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How accurate is the metaphor of trampoline

  1. Apr 1, 2014 #1
    In popular perception of curved spacetime the metaphor of trampoline and a dimple on it is often used to explain general relativity.

    I see that this may explain the spatial curvature and show how the only straight line in curved space around Sun for planets like Earth would be a timelike geodesic.

    But can we explain Precession of the perihelion of Mercury which concerns the curvature through spacetime using the same metaphor of trampoline?
     
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  3. Apr 1, 2014 #2

    WannabeNewton

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  4. Apr 1, 2014 #3

    A.T.

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    Yes, not explain but visualize it:
    http://en.wikipedia.org/wiki/Schwarzschild_metric#Flamm.27s_paraboloid
    But it has high misinterpretation potential:
    http://en.wikipedia.org/wiki/Gravity_well#Gravity_wells_and_general_relativity

    Not sure what you mean here. Every geodesic is a (locally) straight line.

    Yes, the orbit precession is related to the spatial geometry. See bottom picture here:
    http://www.physics.ucla.edu/demoweb..._and_general_relativity/curved_spacetime.html
    And this thread:
    https://www.physicsforums.com/showthread.php?t=626729

    However, you cannot correctly explain the orbit itself with that purelly spatial curvature. To explain the coordinate acceleration towards the big mass, you have include the time dimension:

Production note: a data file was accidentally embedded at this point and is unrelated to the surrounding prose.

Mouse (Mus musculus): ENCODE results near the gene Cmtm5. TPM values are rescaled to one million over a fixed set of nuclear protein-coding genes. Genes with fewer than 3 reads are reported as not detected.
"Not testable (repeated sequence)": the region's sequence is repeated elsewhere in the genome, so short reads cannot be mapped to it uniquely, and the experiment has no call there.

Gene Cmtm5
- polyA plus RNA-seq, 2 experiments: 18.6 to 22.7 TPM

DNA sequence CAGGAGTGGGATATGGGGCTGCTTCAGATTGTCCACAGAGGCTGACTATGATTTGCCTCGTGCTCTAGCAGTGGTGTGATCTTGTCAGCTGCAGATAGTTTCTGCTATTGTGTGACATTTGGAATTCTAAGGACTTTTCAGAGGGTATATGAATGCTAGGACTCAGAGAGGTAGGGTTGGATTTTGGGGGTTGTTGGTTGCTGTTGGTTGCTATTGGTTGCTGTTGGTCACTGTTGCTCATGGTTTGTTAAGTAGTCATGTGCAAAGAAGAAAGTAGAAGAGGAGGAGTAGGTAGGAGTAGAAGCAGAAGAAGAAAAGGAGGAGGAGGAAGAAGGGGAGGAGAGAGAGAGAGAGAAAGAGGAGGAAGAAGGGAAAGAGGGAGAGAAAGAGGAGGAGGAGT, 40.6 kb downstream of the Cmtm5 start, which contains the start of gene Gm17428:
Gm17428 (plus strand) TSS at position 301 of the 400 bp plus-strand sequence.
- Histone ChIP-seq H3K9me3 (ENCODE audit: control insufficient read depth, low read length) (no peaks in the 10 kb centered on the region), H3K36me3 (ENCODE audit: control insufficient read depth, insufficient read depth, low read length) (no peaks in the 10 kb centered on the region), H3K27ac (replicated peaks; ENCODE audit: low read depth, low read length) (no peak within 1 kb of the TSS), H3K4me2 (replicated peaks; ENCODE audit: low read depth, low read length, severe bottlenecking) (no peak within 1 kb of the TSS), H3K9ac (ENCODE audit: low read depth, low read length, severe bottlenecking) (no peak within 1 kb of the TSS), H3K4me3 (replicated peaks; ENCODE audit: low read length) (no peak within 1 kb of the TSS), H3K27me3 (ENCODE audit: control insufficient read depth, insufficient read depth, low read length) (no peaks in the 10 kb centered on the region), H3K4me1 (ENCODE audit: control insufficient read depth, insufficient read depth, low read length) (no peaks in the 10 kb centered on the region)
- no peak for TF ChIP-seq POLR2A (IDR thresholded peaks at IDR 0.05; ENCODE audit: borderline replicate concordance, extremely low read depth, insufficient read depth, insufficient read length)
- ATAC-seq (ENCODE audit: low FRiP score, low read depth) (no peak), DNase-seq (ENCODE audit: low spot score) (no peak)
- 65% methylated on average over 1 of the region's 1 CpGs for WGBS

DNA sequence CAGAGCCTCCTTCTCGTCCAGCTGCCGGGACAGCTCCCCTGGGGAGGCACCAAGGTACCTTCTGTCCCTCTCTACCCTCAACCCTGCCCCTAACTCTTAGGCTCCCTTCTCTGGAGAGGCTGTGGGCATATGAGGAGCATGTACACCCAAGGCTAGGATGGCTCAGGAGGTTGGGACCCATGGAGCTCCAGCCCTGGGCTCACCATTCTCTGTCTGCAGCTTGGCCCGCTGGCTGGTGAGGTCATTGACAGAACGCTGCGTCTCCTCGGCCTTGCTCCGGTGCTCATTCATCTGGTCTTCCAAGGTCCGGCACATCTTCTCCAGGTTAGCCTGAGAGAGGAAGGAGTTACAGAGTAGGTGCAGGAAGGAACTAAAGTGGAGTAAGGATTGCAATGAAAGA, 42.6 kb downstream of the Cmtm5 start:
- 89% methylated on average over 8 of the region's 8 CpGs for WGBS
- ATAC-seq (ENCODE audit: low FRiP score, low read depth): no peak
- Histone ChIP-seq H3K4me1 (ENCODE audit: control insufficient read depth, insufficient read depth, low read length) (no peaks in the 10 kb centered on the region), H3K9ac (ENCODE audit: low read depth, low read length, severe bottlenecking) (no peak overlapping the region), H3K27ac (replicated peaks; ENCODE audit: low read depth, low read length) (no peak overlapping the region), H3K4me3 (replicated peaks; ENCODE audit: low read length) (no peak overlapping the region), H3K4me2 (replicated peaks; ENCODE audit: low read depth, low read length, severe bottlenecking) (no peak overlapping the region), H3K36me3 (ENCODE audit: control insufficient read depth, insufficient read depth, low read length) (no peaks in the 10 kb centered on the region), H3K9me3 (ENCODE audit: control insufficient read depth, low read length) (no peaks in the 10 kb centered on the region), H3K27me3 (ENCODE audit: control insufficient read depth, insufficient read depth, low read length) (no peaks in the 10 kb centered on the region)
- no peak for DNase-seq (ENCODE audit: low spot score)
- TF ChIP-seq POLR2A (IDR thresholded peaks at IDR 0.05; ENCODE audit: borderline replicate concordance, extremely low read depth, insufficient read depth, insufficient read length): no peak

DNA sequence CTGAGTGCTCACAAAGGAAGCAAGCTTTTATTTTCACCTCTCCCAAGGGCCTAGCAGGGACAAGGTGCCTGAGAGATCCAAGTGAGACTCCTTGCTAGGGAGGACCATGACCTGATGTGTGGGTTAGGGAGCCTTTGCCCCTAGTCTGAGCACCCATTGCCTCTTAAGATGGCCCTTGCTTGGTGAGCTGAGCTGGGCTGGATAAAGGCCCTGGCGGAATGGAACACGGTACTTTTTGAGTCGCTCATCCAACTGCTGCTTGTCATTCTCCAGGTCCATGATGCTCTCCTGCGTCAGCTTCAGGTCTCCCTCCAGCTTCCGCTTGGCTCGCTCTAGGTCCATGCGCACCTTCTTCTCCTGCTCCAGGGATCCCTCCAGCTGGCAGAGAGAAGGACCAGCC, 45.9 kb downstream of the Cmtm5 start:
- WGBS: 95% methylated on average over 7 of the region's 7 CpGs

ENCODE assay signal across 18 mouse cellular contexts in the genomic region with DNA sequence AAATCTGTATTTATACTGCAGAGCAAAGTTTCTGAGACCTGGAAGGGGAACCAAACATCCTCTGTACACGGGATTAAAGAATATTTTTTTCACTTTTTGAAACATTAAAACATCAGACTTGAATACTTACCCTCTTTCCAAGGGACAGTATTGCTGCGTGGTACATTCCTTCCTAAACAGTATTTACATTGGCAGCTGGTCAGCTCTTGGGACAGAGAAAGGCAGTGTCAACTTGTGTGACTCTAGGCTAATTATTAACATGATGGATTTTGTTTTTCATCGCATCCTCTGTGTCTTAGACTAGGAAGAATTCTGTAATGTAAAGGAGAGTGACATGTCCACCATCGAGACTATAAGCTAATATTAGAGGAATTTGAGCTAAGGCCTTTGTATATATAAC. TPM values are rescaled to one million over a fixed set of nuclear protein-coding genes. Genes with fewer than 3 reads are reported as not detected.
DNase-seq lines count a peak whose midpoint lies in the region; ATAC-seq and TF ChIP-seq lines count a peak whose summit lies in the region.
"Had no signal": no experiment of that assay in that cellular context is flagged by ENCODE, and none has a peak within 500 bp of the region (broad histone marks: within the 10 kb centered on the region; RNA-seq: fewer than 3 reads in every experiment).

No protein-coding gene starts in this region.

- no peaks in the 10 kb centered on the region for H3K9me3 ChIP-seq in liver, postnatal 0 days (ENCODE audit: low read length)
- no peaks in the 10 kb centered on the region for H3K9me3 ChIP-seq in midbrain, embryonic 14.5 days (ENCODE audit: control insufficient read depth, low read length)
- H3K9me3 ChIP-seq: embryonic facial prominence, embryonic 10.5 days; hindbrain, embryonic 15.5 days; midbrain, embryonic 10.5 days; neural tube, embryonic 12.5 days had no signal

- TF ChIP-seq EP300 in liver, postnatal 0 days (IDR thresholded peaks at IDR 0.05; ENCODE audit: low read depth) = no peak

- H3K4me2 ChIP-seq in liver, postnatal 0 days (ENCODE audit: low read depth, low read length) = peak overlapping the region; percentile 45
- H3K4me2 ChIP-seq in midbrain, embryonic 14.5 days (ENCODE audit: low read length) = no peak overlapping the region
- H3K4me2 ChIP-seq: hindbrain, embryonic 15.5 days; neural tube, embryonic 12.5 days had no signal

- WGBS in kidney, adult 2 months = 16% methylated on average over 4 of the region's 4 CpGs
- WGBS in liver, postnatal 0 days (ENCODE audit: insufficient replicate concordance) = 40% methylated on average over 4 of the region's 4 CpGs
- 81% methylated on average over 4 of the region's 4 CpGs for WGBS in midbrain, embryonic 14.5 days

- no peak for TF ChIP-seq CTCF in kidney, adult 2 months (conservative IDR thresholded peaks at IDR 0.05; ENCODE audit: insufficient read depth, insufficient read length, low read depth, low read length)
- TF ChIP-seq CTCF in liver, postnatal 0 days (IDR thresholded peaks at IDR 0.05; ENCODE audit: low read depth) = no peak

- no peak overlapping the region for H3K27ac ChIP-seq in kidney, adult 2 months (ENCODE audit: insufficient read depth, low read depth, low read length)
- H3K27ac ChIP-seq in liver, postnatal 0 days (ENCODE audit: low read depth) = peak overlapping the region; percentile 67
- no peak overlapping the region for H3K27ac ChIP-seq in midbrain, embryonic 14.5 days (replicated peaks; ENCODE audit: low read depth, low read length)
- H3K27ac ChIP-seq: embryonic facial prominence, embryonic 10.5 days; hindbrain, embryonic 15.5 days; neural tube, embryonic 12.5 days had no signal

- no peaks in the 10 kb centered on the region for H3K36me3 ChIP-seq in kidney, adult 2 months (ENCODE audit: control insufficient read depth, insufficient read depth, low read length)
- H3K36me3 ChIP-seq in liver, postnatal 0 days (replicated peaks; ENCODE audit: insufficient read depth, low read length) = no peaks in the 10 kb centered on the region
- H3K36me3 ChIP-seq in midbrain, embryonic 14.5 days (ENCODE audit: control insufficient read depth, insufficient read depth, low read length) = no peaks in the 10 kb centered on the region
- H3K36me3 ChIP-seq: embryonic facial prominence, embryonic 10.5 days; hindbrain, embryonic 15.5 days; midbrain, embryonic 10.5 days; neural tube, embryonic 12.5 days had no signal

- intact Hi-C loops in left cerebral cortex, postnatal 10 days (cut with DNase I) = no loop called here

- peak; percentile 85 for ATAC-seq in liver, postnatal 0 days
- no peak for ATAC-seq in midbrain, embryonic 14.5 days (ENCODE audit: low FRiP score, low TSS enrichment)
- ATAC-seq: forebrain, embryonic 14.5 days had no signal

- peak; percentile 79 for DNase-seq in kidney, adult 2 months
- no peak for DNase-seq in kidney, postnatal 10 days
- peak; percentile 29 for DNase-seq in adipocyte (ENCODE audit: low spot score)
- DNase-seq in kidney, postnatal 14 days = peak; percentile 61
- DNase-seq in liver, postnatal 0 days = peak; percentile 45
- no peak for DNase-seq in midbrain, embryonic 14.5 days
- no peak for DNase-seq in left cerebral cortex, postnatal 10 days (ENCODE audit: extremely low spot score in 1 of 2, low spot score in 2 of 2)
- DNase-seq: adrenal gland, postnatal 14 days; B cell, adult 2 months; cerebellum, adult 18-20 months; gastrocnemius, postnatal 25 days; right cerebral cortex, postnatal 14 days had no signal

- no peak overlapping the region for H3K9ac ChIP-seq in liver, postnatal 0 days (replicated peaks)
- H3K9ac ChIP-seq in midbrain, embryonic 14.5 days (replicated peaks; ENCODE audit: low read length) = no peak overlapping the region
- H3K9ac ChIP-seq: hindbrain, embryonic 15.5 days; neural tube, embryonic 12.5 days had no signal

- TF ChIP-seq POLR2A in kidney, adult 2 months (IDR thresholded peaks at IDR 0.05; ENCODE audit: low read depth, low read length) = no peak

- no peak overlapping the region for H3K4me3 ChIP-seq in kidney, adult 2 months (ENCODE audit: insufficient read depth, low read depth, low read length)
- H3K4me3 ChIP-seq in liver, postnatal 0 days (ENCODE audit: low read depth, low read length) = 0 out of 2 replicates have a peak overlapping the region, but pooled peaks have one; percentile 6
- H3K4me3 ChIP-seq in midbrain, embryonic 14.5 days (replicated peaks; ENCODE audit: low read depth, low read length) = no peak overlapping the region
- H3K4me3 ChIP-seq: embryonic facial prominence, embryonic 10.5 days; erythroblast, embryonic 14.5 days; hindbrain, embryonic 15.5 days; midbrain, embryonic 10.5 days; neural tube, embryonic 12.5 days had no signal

https://www.youtube.com/watch?v=DdC0QN6f3G4
     
    Last edited: Apr 1, 2014
  5. Apr 1, 2014 #4
    Thanks for the feedback.

    Well on paper and in formal math everything works perfectly well.

    But trying to explain or correctly visualize it for people who don't like the math seems to be kind of a mission impossible or waste of effort.

    Only adding to confusion and misconception.
     
  6. Apr 1, 2014 #5

    A.T.

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    You can visualize the concepts and give the correct ideas to a layman who does have some basic geometric skill.
     
  7. Apr 1, 2014 #6
    I have a similar question. If gravity were a field generated by the mass of an object, we see why objects are drawn to a large object, i.e., why the moon is drawn to Earth. But if gravity is curved space, then why assume that space is curved to draw smaller objects toward larger objects? We can’t say that large mass bends space so that smaller objects move toward it because mass is no longer a factor.